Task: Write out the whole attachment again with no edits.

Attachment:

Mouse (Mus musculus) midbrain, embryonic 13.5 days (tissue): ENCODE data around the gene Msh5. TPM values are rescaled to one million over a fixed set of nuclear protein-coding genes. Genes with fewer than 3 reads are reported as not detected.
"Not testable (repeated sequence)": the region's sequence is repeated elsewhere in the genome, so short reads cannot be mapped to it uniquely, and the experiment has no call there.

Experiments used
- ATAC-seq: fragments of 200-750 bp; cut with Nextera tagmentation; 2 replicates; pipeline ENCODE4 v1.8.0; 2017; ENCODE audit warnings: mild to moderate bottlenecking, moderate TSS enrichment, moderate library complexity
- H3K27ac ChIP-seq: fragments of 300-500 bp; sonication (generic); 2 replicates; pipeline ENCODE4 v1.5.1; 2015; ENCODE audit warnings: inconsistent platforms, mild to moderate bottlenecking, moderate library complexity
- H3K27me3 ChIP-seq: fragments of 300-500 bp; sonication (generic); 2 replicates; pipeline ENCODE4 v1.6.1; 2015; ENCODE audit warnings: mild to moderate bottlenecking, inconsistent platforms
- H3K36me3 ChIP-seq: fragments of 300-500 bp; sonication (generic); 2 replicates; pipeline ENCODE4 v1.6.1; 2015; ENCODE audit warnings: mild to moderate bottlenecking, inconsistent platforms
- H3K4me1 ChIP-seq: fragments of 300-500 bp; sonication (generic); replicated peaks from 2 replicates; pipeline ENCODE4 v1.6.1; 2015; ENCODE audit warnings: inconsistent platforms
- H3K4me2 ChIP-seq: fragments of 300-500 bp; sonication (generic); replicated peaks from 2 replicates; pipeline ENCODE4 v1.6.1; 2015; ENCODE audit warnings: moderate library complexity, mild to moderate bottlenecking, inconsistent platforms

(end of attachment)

Mouse (Mus musculus) midbrain, embryonic 13.5 days (tissue): ENCODE data around the gene Msh5. TPM values are rescaled to one million over a fixed set of nuclear protein-coding genes. Genes with fewer than 3 reads are reported as not detected.
"Not testable (repeated sequence)": the region's sequence is repeated elsewhere in the genome, so short reads cannot be mapped to it uniquely, and the experiment has no call there.

Experiments used
- ATAC-seq: fragments of 200-750 bp; cut with Nextera tagmentation; 2 replicates; pipeline ENCODE4 v1.8.0; 2017; ENCODE audit warnings: mild to moderate bottlenecking, moderate TSS enrichment, moderate library complexity
- H3K27ac ChIP-seq: fragments of 300-500 bp; sonication (generic); 2 replicates; pipeline ENCODE4 v1.5.1; 2015; ENCODE audit warnings: inconsistent platforms, mild to moderate bottlenecking, moderate library complexity
- H3K27me3 ChIP-seq: fragments of 300-500 bp; sonication (generic); 2 replicates; pipeline ENCODE4 v1.6.1; 2015; ENCODE audit warnings: mild to moderate bottlenecking, inconsistent platforms
- H3K36me3 ChIP-seq: fragments of 300-500 bp; sonication (generic); 2 replicates; pipeline ENCODE4 v1.6.1; 2015; ENCODE audit warnings: mild to moderate bottlenecking, inconsistent platforms
- H3K4me1 ChIP-seq: fragments of 300-500 bp; sonication (generic); replicated peaks from 2 replicates; pipeline ENCODE4 v1.6.1; 2015; ENCODE audit warnings: inconsistent platforms
- H3K4me2 ChIP-seq: fragments of 300-500 bp; sonication (generic); replicated peaks from 2 replicates; pipeline ENCODE4 v1.6.1; 2015; ENCODE audit warnings: moderate library complexity, mild to moderate bottlenecking, inconsistent platforms